- Purchasing Specifications or Textbook, Part 1
- Too Many Unnecessary Words Can Frustrate a Vendor
- Prove How I Didn’t Meet Your Specs!
Darley was challenged if the following six-word description of the pump would “ensure the customer gets the same thing at the bid table”: “Darley LDM 1,500 GPM midship mounted.” I didn’t anticipate his emphatic reply.
Darley: “As you know well with your history and experience in the apparatus world on both sides as a purchaser and a seller, if a customer doesn’t work with their dealer to ensure they specify something, odds are very good they are not going to get what they want. This often leads to a difficult transaction for all involved: the fire department, the dealer, and the manufacturer. No one involved wants this to occur, and the best way for everyone to avoid it is for them to take the time and commit the diligence to ensuring that all accessories, options, and details of the highly customized tools used to fight fire are provided to all of the additional emergency services to the communities served.”
Accessories are often included in specifications but can be easily overlooked or perhaps just assumed to be included—maybe it seems like “every truck has this” or even it will be there “because it’s required by NFPA” or other simple assumptions.
Darley gave several more examples:
- “A pump specification is just that. It does not describe items such as discharge plumbing and intake relief valves—none of the other options you think might assume ‘just come with it.’ “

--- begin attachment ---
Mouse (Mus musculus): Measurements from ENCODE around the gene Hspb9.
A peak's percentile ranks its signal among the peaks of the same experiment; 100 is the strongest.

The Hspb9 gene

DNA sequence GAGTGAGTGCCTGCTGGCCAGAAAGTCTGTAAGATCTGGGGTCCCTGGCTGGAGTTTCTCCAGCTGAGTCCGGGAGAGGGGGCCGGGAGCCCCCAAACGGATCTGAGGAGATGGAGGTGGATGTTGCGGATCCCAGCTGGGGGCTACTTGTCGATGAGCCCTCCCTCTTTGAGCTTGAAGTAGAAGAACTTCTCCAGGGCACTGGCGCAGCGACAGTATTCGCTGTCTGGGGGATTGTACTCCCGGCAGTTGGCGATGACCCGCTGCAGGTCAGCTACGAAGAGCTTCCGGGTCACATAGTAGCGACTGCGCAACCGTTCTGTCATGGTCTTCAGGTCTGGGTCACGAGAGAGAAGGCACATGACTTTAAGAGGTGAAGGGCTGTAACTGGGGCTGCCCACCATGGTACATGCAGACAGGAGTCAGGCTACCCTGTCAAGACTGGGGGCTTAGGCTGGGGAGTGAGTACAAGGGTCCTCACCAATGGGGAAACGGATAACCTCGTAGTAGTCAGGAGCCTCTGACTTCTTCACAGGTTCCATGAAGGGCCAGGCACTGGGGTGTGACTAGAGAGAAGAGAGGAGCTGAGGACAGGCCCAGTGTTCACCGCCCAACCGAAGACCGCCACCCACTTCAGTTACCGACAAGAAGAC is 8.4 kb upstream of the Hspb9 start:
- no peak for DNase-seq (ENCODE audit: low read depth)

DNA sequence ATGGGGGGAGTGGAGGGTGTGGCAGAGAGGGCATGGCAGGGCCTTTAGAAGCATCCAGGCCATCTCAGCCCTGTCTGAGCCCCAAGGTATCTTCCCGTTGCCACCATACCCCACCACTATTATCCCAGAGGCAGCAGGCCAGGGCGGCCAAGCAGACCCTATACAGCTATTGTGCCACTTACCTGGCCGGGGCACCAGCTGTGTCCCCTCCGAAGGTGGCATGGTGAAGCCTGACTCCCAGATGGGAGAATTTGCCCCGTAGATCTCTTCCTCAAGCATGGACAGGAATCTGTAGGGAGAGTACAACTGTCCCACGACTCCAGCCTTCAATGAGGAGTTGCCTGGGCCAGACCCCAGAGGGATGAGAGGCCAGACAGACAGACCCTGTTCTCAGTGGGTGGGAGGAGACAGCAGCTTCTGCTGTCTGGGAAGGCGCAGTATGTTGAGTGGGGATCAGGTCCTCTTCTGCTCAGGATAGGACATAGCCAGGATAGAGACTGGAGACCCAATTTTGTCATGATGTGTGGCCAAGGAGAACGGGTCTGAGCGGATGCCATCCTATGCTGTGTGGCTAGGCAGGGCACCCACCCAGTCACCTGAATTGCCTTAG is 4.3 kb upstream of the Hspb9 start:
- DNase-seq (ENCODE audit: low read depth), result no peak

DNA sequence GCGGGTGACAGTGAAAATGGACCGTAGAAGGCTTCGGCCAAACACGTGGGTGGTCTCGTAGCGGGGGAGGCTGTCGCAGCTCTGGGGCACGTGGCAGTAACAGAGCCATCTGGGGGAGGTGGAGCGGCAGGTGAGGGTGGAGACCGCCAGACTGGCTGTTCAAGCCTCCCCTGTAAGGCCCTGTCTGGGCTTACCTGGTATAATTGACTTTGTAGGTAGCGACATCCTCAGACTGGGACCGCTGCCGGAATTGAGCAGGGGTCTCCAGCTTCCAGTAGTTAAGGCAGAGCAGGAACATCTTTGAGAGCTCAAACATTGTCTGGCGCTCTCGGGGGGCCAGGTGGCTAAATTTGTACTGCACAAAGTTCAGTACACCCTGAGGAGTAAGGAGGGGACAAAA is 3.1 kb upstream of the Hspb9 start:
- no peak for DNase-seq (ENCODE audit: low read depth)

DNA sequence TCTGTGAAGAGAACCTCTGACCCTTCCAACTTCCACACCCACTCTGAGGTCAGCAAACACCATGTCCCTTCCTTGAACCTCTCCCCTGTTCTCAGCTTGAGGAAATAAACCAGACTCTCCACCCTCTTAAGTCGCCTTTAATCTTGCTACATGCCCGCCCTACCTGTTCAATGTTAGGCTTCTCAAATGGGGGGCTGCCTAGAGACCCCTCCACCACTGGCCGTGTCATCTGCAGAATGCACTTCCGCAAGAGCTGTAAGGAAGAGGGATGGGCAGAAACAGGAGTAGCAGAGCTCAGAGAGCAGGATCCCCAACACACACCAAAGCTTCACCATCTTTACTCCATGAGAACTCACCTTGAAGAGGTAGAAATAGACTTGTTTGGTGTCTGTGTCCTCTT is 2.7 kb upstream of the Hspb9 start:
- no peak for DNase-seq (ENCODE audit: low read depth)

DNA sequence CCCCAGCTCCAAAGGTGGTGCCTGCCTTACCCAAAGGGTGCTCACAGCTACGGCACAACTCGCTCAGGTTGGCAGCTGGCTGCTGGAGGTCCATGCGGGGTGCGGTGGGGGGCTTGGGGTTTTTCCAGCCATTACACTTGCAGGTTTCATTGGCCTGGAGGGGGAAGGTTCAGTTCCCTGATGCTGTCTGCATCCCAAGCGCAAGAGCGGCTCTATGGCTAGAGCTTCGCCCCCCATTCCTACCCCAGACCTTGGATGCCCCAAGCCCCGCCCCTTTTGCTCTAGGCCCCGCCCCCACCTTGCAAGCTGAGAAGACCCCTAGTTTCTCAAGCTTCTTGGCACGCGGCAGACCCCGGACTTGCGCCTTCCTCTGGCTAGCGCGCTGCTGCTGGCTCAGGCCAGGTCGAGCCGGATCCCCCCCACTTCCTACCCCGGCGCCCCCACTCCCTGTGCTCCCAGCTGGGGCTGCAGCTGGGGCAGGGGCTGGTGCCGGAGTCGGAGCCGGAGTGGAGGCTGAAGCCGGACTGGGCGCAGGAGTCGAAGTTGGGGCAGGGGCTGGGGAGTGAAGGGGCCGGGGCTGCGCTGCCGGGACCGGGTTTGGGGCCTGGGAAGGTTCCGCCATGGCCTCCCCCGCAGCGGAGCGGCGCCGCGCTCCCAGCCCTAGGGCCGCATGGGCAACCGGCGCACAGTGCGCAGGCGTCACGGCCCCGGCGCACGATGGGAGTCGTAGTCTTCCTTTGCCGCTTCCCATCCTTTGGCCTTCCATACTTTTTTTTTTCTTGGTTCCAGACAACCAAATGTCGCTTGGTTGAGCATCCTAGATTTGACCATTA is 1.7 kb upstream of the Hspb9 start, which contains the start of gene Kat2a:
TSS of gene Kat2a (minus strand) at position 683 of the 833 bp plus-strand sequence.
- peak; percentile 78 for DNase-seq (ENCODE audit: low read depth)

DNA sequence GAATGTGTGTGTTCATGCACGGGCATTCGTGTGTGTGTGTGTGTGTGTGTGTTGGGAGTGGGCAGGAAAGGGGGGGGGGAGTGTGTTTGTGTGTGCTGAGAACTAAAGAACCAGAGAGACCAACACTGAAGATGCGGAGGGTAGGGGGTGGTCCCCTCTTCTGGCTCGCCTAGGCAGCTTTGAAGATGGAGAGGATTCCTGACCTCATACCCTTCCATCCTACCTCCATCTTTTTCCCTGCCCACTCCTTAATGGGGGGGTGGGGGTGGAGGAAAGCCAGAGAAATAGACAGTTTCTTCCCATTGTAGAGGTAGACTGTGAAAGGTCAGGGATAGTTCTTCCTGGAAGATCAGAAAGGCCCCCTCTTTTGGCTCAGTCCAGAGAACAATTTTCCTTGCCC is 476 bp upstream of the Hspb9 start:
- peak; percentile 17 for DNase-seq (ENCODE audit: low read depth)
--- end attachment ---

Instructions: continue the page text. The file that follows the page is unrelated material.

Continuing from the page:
- “Merely specifying a primer’s model number does not ensure the type controller or additional ports for front or rear discharges.”
- “A thermal relief valve is an inexpensive addition that can ensure you don’t ruin your pump by deadheading it. Just because your last truck had them does not guarantee the next one will if it is not specified.”
- “Sacrificial anodes may not be supplied on the suction and discharge side of the pump unless they are asked for.”
Darley asked me if I still believe in my own statement that I have repeated often in various articles written about apparatus purchasing: “If a requirement is not written into the purchasing specification, it does not exist.” I still believe it.
Darley is correct in that there are some items in a purchasing specification that may require more information than just a model number. I agree that important and sometimes optional features and necessary add-ons to component part(s) such as colors, controllers, capacities, and mounting locations should be noted.
At the same time, unnecessary and repetitive verbiage can be eliminated such as the incessant referencing of individual parts and pieces being compliant to applicable NFPA standards. The words “shall be provided” can be written once per page or paragraph or section with the component parts and pieces with necessary technical descriptions listed. Grammatically correct full sentences are not necessary. Good luck.
BILL ADAMS is a member of the Fire Apparatus & Emergency Equipment Editorial Advisory Board, a former fire apparatus salesman, and a past chief of the East Rochester (NY) Fire Department. He has 50 years of experience in the volunteer fire service.